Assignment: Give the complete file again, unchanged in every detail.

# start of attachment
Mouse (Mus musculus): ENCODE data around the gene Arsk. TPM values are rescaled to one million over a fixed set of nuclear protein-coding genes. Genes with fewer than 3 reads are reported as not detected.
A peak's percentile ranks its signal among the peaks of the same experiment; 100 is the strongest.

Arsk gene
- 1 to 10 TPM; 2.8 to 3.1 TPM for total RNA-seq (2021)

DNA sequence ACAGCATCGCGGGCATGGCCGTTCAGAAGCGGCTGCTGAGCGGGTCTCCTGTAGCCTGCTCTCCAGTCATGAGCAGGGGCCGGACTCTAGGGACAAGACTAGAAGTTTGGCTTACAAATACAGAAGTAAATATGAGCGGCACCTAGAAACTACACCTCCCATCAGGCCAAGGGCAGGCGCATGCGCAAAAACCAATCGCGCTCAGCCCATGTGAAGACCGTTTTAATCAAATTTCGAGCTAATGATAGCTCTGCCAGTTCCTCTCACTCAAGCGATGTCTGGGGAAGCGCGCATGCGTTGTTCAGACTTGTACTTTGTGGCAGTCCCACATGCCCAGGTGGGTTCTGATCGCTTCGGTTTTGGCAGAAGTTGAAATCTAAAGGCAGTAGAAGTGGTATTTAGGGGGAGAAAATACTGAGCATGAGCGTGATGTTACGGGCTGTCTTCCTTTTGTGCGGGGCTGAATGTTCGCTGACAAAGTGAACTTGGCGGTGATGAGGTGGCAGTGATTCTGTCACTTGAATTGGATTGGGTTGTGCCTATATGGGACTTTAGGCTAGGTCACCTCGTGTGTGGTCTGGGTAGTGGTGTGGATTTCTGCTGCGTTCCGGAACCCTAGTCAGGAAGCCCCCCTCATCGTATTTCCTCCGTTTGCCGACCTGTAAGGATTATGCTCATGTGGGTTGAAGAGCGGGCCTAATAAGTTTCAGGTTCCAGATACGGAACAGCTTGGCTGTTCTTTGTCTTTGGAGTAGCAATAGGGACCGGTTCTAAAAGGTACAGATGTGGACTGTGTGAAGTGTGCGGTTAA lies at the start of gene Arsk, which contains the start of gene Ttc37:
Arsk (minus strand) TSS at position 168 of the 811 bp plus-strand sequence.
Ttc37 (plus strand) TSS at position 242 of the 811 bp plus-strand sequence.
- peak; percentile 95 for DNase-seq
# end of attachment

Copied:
Mouse (Mus musculus): ENCODE data around the gene Arsk. TPM values are rescaled to one million over a fixed set of nuclear protein-coding genes. Genes with fewer than 3 reads are reported as not detected.
A peak's percentile ranks its signal among the peaks of the same experiment; 100 is the strongest.

Arsk gene
- 1 to 10 TPM; 2.8 to 3.1 TPM for total RNA-seq (2021)

DNA sequence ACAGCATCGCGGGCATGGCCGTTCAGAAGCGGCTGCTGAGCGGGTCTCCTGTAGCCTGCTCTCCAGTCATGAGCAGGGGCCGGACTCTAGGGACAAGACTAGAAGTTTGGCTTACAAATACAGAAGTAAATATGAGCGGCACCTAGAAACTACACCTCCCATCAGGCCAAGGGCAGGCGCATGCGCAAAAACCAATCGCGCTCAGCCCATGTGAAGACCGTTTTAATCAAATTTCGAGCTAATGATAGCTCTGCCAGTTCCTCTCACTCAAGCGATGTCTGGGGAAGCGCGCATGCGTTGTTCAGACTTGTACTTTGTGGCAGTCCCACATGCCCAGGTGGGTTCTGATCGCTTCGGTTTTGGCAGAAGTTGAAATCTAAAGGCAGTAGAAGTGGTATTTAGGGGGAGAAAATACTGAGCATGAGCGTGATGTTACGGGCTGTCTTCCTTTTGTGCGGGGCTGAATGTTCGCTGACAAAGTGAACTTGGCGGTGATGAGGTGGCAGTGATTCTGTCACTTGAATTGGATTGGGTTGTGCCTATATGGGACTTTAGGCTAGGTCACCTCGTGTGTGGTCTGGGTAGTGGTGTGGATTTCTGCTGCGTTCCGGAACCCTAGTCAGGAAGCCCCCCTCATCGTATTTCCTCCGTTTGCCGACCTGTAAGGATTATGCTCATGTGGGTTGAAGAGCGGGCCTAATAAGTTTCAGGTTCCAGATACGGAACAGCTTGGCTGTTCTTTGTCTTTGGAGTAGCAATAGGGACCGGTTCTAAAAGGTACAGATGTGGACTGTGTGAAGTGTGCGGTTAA lies at the start of gene Arsk, which contains the start of gene Ttc37:
Arsk (minus strand) TSS at position 168 of the 811 bp plus-strand sequence.
Ttc37 (plus strand) TSS at position 242 of the 811 bp plus-strand sequence.
- peak; percentile 95 for DNase-seq